• Your point about using other disciplines to vet primary sources is well taken–it reinforces the interdisciplinary nature of history! As Tosh says on page 89, “Historical sources encompass every kind of evidence that human beings have left of their past activities.” I suppose it’s only natural for this collection of evidence to expand as time grinds on, and to become more diversified as media changes. In this digital, networked age, though it is so easy to feel that the expanse of knowledge to draw on is suffocating. Personally, I agree with Tosh–we need to critically analyze our sources, and then come to a reasonable, supportable conclusion. It’s easy to say, but I’m not sure how easy it is in practice…

      • Right! As Tosh points out, our critical, informed, analytical faculties must engage to assess our sources — in whatever medium. Whoever thought we’d look at a vast paper repository and find that less overwhelming than the seemingly endless quantities of materials that appear on our laptop screens? As historians, our expertise and competence has always been about the combination of analytical rigor and identifying good sources. That hasn’t changed with the internet. In fact it’s become more important than ever.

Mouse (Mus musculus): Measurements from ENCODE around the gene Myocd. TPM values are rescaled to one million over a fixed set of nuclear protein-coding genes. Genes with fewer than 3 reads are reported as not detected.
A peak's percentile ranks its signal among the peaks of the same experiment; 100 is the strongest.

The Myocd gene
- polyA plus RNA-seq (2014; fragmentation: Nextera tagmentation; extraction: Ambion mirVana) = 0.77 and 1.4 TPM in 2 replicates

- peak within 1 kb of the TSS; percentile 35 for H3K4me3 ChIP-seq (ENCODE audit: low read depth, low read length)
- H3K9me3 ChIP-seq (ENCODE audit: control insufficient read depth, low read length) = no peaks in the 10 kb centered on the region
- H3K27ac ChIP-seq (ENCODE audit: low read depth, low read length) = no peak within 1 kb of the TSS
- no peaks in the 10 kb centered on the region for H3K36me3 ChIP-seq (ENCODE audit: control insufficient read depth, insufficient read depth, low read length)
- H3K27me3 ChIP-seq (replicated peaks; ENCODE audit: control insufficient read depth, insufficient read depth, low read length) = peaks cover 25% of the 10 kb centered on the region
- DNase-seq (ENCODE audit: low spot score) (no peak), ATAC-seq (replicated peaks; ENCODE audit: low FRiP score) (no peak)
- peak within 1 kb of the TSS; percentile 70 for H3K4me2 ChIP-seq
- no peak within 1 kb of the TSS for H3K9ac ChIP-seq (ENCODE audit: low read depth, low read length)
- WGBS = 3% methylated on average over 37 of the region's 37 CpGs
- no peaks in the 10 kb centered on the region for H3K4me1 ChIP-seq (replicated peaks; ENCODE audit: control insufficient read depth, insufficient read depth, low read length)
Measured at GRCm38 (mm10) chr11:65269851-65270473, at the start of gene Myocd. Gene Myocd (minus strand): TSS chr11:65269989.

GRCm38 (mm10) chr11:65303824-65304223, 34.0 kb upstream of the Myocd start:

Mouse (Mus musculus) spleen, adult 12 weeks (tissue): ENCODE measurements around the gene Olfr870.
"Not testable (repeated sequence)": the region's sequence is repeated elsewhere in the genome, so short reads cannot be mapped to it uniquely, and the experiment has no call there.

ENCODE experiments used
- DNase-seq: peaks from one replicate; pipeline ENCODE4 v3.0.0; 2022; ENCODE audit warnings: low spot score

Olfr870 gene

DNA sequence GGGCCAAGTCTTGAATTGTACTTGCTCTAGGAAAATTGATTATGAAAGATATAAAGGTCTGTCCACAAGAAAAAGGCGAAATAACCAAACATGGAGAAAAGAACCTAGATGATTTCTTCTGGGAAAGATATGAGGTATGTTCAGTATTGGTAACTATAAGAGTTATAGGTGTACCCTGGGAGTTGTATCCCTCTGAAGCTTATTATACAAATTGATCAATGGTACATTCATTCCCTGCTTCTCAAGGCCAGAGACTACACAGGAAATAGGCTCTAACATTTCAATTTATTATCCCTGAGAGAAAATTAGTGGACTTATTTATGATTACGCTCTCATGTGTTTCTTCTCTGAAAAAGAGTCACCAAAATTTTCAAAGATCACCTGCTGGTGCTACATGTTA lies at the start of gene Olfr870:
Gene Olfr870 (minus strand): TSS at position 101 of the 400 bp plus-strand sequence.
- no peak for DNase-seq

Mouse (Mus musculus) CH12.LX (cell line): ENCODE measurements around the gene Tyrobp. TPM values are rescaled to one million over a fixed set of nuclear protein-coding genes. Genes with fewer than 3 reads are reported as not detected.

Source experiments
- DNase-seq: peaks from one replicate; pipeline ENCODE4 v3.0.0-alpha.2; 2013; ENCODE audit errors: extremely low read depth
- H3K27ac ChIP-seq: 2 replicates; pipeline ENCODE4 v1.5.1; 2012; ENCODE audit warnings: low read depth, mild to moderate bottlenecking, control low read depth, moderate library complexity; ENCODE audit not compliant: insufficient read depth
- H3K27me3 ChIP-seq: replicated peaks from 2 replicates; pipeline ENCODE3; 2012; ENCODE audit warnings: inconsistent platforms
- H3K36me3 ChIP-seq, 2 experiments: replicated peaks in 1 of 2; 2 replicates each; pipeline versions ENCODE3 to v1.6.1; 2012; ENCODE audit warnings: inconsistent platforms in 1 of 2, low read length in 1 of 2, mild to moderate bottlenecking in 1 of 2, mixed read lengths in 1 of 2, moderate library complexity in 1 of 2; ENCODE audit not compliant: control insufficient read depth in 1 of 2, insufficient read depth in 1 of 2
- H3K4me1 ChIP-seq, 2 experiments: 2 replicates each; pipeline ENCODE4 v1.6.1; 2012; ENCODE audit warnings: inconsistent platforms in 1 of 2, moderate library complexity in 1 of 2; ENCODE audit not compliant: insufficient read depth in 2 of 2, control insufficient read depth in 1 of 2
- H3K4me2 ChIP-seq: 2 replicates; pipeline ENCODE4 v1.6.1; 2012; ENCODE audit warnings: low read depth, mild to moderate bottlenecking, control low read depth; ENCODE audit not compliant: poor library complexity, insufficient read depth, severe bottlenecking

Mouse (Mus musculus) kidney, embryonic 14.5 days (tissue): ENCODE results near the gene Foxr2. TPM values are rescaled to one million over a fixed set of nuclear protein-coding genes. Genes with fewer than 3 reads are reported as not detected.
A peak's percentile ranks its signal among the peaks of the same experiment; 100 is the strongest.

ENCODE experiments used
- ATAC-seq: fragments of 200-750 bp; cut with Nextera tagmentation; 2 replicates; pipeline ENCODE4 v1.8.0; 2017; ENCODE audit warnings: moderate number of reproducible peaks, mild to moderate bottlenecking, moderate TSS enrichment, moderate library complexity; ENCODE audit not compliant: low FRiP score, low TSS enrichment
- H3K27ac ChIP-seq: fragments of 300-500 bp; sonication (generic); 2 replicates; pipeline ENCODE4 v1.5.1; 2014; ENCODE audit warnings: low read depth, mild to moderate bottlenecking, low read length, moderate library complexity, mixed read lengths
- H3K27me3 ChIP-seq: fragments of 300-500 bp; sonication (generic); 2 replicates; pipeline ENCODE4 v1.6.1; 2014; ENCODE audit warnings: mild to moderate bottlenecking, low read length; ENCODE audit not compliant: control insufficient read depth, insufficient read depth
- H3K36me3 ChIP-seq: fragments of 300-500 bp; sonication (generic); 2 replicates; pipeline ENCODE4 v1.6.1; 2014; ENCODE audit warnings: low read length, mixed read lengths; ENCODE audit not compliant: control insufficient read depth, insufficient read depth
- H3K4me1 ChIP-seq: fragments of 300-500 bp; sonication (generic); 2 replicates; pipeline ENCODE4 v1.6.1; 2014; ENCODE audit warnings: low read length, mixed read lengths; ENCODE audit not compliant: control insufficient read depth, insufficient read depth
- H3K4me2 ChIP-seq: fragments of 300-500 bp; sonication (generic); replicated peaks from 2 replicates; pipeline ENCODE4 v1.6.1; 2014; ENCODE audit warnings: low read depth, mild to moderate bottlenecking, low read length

• Kevin "Tiny" Dawson

      I am in agreement with everyone thus far on this blog and comments section, as on one hand, the internet can be a wealth of information, but on the other hand, how can we trust the source information? I find myself using the internet for a quick search for any given topic, but then I will look at the sources that the writer uses, IF any are available. If there is no list of sources, I automatically find myself doubting the credibility of the article/page/information, etc. If this is a subject that I am researching on my own, I will always use the sources that the writer lists and investigate them myself to see if I can glean any new information from them, or to see if I have a different interpretation on them. One has to very wary of the pitfalls that may be there from people pushing an agenda or trying to lead people towards a “fake FACT.” Again this leads back to our discussion last week on just what a fact is… I wonder when it comes to internet “facts.”